Despite the corporations' best efforts to prevent heroes from emerging, one does ascend in the form of Jonathan E. (James Caan). In my previous look at Rollerball, I opined that Caan's under-acting is a deficit to the film. But upon revisiting the film, it feels that Caan's stoicism is actually quite appropriate for the everyman hero Jonathan becomes. Though Caan himself later said he considered the role underwritten, Jonathan is simply not intended as a magnetic figure. Though it requires him to suppress his natural intensity, Caan is nonetheless quite effective in a role that hyperfocuses him as the calm at the center of the storm.
As Jonathan rises to stardom, he's offered a generous retirement plan (read: they want him to take it, or else). A star player like Jonathan will collapse government leader Mr. Bartholomew's (John Houseman) plan to eliminate individualism and leadership from society. The more headstrong Jonathan refuses to go quietly into the night, the more the iron-fisted Energy Corporation begins dismantling rollerball's rules. The team sport quickly morphs into an all-out bloodsport.
Two years ago I summed up Rollerball as "a pretentious, humorless slog." Too harsh. Just as I came to appreciate James Caan as Jonathan E., the film itself has come into sharper focus as an acidic commentary on a society poisoned by rampant consumerism. The cost is high, as it leaves a nation of numbed souls who've willfully succumbed to a totalitarian state, unable to speak or think for themselves. That's not to say the film it without flaws. Jewison does let the tension go slack a few too many times. But overall this is a vital film that deserves to be revisited (or discovered for the first time, if you've yet to see it).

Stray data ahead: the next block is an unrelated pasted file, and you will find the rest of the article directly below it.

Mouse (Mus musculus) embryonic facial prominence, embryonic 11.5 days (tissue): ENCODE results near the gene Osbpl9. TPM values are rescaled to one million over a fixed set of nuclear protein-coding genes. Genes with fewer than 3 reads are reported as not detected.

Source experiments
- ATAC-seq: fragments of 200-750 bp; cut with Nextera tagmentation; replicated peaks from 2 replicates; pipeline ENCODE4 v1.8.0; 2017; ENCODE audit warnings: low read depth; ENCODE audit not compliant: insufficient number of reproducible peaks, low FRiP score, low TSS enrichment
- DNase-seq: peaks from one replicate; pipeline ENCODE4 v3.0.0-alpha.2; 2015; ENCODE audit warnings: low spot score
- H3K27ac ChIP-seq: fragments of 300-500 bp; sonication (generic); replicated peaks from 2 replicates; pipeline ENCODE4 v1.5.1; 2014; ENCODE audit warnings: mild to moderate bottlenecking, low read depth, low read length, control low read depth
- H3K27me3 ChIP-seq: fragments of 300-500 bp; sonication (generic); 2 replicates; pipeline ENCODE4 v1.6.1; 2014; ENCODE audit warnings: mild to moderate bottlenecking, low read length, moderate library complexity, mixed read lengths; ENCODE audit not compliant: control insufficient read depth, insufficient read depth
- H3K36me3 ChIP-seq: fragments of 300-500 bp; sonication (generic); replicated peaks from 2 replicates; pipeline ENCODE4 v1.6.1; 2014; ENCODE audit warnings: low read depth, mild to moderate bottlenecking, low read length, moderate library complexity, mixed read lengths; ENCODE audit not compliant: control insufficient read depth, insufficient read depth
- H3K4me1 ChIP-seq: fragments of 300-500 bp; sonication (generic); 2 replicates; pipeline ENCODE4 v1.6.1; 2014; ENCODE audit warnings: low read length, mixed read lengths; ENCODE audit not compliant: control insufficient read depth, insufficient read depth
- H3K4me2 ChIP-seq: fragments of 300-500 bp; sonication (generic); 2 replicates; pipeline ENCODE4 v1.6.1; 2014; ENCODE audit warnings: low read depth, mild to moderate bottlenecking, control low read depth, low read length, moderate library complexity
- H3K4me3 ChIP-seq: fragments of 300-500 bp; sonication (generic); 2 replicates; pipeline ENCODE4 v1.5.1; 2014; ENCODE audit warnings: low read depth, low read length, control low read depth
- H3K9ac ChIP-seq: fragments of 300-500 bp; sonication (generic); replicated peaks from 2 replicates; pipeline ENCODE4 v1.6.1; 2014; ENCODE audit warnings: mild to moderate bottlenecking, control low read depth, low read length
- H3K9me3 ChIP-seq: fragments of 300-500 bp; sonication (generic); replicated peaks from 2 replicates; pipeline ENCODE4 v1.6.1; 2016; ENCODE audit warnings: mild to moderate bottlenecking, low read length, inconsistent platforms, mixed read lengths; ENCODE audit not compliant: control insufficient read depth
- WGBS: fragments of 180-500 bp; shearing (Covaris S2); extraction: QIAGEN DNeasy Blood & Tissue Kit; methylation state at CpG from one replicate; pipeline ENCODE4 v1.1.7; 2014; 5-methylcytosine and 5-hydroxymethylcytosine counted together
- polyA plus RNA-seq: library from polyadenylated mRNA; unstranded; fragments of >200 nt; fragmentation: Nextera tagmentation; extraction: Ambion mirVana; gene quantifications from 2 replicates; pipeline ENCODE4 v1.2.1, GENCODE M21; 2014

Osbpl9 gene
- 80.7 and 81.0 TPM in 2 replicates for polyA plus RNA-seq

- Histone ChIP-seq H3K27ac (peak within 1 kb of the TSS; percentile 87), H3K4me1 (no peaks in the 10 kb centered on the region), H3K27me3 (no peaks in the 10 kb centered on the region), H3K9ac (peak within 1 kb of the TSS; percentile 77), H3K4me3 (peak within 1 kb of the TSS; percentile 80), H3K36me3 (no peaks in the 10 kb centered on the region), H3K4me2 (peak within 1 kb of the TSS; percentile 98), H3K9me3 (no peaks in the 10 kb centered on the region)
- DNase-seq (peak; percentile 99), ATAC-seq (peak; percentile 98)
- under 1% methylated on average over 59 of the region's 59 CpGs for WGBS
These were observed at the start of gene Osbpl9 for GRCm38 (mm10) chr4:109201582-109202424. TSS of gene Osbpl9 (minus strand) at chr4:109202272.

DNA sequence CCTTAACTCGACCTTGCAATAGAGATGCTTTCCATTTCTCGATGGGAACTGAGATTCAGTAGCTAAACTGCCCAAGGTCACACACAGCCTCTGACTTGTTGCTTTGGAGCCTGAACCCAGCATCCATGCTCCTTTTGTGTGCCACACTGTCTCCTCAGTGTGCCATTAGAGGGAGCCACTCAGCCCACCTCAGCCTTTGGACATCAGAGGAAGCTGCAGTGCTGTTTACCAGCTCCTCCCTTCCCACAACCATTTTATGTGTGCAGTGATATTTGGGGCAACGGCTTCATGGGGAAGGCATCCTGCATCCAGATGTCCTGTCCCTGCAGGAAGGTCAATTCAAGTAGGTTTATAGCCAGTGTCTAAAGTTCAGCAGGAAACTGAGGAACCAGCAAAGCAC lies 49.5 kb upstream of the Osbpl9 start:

Because Twilight Time appears to have pressed the "Encore Edition" from the same master as the previous edition, I'll draw from my previous review for tech and special feature coverage.
Rollerball has been well-preserved on this Blu-ray. Occasionally given an intentionally stylized, soft-focus look, the image is consistently clean. Fine grain structure is intact, resulting in a transfer that retains the mid-‘70s period appearance. Audio is presented in both DTS-HD MA 5.1 and 2.0, with the surround mix offering a predictably more visceral experience. The actual rollerball matches are sonically lively, but all other aspects sound great too. André Previn’s score is offered up as a DTS-HD MA 2.0 isolated track.
Two commentary tracks highlight the extras. One features director Norman Jewison and the other is with writer William Harrison. Video-based supplements include a pair of vintage promotional featurettes: “From Rome to Rollerball: The Full Circle” and “Return to the Arena: The Making of Rollerball.”
Visit Screen Archives or the official Twilight Time site for ordering information while supplies of Rollerball last.